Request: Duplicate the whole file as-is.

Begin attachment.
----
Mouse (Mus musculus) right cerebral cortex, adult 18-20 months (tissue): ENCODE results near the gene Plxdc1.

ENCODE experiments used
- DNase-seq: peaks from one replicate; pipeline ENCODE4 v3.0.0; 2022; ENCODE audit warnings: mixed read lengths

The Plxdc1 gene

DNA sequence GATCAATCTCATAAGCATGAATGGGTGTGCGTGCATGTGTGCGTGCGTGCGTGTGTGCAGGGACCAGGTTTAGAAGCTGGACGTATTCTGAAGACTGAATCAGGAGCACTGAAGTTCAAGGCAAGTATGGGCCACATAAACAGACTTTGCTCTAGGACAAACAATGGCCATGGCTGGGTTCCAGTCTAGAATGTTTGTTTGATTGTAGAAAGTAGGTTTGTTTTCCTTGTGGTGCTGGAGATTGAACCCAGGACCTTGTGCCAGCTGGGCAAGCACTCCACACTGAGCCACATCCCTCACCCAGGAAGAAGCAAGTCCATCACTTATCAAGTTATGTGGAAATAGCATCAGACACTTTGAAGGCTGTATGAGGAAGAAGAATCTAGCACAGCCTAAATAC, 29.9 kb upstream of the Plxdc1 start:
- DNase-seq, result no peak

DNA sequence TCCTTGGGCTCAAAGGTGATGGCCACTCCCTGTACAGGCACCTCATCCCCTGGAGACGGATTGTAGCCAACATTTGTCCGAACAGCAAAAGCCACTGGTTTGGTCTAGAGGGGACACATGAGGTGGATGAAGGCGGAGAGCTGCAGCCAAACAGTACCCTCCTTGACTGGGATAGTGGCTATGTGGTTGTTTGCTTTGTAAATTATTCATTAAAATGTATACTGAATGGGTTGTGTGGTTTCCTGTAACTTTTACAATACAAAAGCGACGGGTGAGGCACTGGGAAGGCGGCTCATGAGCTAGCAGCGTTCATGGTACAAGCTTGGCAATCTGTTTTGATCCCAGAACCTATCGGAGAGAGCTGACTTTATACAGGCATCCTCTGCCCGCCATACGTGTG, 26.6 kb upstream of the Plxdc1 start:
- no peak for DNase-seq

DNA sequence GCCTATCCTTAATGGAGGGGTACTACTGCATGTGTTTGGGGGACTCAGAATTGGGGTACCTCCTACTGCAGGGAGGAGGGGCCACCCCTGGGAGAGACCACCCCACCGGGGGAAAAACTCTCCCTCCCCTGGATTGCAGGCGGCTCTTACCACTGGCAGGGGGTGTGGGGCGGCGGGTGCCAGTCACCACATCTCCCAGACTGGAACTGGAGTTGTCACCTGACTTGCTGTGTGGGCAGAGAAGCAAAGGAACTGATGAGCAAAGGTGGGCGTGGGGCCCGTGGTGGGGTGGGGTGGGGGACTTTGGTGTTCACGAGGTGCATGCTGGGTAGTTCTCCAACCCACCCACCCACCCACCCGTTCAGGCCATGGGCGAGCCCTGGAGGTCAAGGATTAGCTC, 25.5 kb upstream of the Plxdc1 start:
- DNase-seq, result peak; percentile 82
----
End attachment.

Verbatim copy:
Mouse (Mus musculus) right cerebral cortex, adult 18-20 months (tissue): ENCODE results near the gene Plxdc1.

ENCODE experiments used
- DNase-seq: peaks from one replicate; pipeline ENCODE4 v3.0.0; 2022; ENCODE audit warnings: mixed read lengths

The Plxdc1 gene

DNA sequence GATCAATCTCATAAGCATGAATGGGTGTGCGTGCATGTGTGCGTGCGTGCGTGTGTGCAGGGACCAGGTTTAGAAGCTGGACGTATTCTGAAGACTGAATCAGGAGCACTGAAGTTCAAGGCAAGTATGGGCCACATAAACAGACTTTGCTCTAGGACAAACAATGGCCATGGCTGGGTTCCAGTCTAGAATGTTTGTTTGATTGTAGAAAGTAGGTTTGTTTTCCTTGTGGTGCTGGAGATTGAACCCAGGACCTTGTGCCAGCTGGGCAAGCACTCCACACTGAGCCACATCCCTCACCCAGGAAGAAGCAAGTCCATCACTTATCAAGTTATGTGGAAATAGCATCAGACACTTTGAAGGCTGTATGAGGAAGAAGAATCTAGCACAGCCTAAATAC, 29.9 kb upstream of the Plxdc1 start:
- DNase-seq, result no peak

DNA sequence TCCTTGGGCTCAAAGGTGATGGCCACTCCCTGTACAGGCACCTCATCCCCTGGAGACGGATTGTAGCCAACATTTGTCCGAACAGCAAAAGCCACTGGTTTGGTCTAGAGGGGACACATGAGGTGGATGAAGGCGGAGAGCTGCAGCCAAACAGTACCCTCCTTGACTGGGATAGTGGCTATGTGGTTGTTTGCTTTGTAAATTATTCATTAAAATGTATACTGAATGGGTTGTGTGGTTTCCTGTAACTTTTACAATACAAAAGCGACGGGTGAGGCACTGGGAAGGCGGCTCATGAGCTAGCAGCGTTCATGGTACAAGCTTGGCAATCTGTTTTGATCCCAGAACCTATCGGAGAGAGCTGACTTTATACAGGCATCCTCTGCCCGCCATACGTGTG, 26.6 kb upstream of the Plxdc1 start:
- no peak for DNase-seq

DNA sequence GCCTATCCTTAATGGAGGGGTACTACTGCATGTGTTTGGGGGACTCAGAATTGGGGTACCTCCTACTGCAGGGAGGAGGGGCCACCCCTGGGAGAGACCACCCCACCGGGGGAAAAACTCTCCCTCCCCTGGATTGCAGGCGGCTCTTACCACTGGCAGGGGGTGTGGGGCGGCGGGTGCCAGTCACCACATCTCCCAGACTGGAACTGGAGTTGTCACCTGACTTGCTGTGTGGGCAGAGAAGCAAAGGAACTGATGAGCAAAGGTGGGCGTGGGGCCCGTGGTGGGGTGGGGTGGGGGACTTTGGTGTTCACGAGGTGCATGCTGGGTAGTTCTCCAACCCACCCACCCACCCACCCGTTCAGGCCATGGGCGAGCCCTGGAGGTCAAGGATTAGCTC, 25.5 kb upstream of the Plxdc1 start:
- DNase-seq, result peak; percentile 82